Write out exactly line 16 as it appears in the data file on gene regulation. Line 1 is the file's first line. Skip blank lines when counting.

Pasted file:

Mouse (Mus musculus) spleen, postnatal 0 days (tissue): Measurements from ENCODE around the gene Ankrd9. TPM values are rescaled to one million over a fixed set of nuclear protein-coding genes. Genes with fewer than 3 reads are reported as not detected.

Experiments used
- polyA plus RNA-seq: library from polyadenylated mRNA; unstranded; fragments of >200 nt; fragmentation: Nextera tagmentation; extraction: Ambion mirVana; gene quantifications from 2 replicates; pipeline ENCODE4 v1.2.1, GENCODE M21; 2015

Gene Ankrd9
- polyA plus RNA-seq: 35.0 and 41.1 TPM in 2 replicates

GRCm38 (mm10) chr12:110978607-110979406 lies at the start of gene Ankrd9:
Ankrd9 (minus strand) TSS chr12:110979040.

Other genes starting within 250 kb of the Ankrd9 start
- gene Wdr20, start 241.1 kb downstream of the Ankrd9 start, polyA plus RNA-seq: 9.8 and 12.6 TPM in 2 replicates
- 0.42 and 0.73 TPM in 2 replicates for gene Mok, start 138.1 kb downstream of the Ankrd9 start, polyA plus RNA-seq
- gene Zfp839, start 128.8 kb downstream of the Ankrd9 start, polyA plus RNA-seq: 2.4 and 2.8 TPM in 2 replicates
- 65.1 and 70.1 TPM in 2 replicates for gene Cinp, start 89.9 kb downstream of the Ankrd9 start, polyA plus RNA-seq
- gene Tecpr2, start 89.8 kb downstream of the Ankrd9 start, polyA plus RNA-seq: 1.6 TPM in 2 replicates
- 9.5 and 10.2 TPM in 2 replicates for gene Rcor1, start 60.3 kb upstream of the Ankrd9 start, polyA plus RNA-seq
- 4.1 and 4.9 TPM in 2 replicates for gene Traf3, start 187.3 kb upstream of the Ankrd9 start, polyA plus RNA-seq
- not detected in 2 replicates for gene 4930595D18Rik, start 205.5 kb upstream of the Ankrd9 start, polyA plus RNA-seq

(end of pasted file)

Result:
- not detected in 2 replicates for gene 4930595D18Rik, start 205.5 kb upstream of the Ankrd9 start, polyA plus RNA-seq